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Wisconsin Coalition Against Domestic Violence Calls for Restoration to Rape Victim Funding
Madison—The Wisconsin Coalition Against Domestic Violence (WCADV) called on state officials to prevent decimating proposed cuts to services for rape survivors, citing the connections between sexual assault and domestic violence. Today, the Wisconsin Coalition Against Sexual Assault and a bipartisan group of nearly half of Wisconsin state legislators proposed solutions that would stabilize the availability of crisis services and support for rape victims in Wisconsin.
“We urge state officials to spare sexual assault services from these drastic cuts and stand with the Wisconsin Coalition Against Sexual Assault and all sexual assault providers in Wisconsin,” said Patti Seger, executive director of WCADV. “Together, we implore state officials to dedicate discretionary dollars to make up any shortfalls in funding for rape victims and use general purpose revenue in the future.”
The Sexual Assault Victim Services (SAVS) grants, administered by the Wisconsin Department of Justice, are the sole source of state funds for sexual assault victim services. SAVS is critical to Wisconsin sexual assault service providers’ ability to care for victims and their families, including offering 24-hour crisis response, victim advocacy, and criminal justice, legal and medical advocacy.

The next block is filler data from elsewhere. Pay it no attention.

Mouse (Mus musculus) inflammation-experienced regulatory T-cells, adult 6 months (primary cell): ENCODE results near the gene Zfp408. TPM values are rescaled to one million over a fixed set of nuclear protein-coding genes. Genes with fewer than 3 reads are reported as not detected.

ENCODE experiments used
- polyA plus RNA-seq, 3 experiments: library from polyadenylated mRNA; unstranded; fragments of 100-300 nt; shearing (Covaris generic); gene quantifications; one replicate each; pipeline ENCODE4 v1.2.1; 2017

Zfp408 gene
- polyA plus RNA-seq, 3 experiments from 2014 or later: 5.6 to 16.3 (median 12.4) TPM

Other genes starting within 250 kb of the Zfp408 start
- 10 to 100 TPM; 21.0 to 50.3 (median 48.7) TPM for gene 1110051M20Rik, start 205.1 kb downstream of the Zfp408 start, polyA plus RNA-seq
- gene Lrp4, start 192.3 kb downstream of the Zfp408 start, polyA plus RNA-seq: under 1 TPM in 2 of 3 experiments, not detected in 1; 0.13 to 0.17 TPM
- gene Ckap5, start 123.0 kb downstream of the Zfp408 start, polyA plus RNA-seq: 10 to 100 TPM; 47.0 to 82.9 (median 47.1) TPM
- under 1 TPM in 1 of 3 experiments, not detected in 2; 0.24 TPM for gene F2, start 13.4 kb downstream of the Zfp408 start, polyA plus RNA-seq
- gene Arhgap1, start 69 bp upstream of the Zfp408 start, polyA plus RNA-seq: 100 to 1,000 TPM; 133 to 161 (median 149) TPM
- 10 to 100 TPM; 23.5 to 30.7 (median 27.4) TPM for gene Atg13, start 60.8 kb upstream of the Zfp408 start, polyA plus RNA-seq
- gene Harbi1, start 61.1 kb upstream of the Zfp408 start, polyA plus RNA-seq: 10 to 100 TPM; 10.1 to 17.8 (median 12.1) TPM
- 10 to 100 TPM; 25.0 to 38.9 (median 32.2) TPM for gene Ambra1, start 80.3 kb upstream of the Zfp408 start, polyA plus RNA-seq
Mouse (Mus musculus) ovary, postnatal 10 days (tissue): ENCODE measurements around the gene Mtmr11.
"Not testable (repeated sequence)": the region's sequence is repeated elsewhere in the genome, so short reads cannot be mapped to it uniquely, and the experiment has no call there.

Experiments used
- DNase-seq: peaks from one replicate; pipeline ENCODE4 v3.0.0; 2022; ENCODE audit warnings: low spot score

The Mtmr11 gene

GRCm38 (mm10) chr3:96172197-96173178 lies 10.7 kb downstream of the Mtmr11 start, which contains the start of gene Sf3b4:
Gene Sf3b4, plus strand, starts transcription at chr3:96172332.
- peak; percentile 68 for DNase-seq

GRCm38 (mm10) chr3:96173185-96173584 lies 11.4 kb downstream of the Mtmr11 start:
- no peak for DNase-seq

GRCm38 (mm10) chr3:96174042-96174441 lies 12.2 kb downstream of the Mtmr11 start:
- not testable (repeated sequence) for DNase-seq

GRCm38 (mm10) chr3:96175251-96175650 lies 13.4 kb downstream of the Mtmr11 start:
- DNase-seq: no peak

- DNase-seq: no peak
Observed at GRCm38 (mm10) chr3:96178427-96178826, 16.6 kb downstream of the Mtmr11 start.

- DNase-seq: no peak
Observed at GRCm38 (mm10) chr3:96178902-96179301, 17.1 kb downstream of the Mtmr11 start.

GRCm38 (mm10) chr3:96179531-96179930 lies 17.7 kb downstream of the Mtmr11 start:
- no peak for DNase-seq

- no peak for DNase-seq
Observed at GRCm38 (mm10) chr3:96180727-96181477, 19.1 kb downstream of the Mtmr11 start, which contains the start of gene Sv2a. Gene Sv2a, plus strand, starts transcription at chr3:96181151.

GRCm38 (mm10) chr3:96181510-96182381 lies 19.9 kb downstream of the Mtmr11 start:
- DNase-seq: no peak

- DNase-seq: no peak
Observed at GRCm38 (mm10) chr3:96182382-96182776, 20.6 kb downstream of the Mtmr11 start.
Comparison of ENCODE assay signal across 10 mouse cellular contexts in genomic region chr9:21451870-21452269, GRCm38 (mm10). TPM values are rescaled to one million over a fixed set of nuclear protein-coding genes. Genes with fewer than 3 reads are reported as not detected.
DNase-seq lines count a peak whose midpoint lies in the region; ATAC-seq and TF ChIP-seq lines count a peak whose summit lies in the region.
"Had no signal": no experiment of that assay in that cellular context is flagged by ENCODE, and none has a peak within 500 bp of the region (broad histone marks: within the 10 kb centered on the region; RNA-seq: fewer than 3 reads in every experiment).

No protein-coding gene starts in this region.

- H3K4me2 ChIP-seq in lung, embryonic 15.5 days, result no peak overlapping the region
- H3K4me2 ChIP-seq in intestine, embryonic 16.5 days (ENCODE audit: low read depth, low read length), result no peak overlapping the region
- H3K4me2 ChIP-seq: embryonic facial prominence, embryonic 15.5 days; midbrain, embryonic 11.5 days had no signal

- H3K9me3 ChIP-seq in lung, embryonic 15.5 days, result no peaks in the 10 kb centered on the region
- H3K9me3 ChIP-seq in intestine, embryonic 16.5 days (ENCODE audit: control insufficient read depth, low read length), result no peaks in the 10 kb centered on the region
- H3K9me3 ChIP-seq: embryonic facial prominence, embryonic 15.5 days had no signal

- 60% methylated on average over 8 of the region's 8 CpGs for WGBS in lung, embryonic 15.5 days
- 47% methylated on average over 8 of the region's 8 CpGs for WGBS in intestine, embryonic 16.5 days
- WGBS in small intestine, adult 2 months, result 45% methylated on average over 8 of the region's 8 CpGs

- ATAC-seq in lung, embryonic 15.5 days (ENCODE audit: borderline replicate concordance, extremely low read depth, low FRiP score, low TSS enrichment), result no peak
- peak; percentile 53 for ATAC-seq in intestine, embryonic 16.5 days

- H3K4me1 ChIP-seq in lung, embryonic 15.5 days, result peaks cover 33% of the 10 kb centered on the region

“While the work of sexual assault advocates is distinct from domestic violence victim advocacy, a great deal of sexual violence occurs within families and intimate partner and dating relationships,” said Seger. “In addition, in most Wisconsin communities, the same agencies that serve domestic violence victims receive state funding to offer separate support services to rape victims. These dramatic cuts mean that there will be substantially less resources to address both types of victimization.”
“While many programs funded by state government have experienced cuts in recent years, the cuts to SAVS are disproportionate,” said Seger. “Victims who have been through this horrendous crime deserve basic services. We know that sexual assault is already substantially underreported. When victims are not supported, they are not able to come forward and sex offenders are not held accountable.”
“Domestic violence and sexual assault are far too prevalent in our society. Most people have been—or have a close friend or family member who has been—directly affected. Therefore, most people understand in very real terms the necessity of having somewhere to turn when the unimaginable happens. It is vitally important that state officials address the SAVS deficit,” concluded Seger.
See previous releases from the Wisconsin Coalition Against Sexual Assault: